The Haitian Revolution refers to the influential anti-slavery rebellion in the former French colony of Santo Domingue, now known as Haiti. The revolution took place between the years of 1791 and 1804, and was a war waged by slaves and some free peoples against French authority. Slaves self-liberated and destroyed the institution of slavery in their colony which eventually led to the foundation of Haiti as a sovereign state. The Haitian slave revolution was the only slave revolution to ever result in the founding of a new state which would be free from slavery, and it was the largest slave insurrection since Spartacus.

It is clear that the Haitian Revolution was highly significant and impactful, although it was not widely recognized and studied until the past few decades. One may ask then, why is it that the Haitian Revolution is marginally forgotten. Other revolutions such as the American and French Revolutions are extensively documented in history and studied across the globe. The American Revolution was a political revolution that took place from 1765 to 1783. In this revolution, American Colonists called to become a sovereign state, seceding from British parliamentary rule. They fought against taxation by the British when there were no British representatives in their colonies. Their fight against the British rule led to the creation of the United States of America. The United States of America developed into a world superpower and was arguably the strongest force in the world throughout the 1900s. The United States, referred to as the free world, quickly became a symbol for freedom and democracy. The United States still remains one of the most influential and powerful nations in the world, and a symbol of democracy that many revolutionized nations in the twentieth century have based their own constitutions upon.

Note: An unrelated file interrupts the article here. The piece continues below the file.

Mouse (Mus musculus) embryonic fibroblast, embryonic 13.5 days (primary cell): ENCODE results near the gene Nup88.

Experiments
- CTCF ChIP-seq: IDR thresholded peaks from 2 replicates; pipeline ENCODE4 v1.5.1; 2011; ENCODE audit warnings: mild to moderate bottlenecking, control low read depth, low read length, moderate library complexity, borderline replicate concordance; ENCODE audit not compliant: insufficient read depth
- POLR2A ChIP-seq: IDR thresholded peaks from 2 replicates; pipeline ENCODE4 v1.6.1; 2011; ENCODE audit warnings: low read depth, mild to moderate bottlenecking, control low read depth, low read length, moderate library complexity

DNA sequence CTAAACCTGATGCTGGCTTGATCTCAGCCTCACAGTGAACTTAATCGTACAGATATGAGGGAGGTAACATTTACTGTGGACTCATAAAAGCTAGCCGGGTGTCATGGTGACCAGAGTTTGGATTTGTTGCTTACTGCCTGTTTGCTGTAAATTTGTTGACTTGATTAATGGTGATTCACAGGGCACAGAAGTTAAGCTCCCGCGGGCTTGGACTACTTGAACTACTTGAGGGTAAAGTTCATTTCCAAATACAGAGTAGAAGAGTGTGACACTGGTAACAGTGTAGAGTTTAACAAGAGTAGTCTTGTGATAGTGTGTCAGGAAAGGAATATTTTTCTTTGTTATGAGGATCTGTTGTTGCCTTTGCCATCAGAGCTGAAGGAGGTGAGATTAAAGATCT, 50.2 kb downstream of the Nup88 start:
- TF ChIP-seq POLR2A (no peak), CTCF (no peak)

One of the other most significant and widely celebrated revolutions, the French Revolution, followed the American Revolution as it took place between the years of 1789 and 1799. It was marked by widespread political and social unrest which led to the overthrow of the monarchy and established a republic. As was the American Revolution, the French  Revolution was highly influential. The two together seemed to spark a global deterioration of absolute monarchies. The French Revolution is regarded by some as the most influential event in all of history.

Why then, was the Haitian Revolution, in comparison, forgotten? It can be argued that the Haitian Revolution was even more influential than some other revolutions such as the French or American revolutions on the grounds that the Haitian Revolution was also an anti-slavery movement that preceded many anti-slavery campaigns around the world. The Haitian Revolution was arguable before its time and went unremembered. I wonder what implications this has for social and political movements today? Will important social movements in the United States and other areas go widely forgotten? Part of me believes that it is primarily a problem of location. Often times people forget that societal and political movements happen in less influential nations as well. Years down the road will we remember all of the nations that legalized gay marriage before the United States? Because the United States, and certain other influential nations are such super powers their contributions to societal and political movements are the ones that will be remembered even if they were not exactly the pioneers of such movements.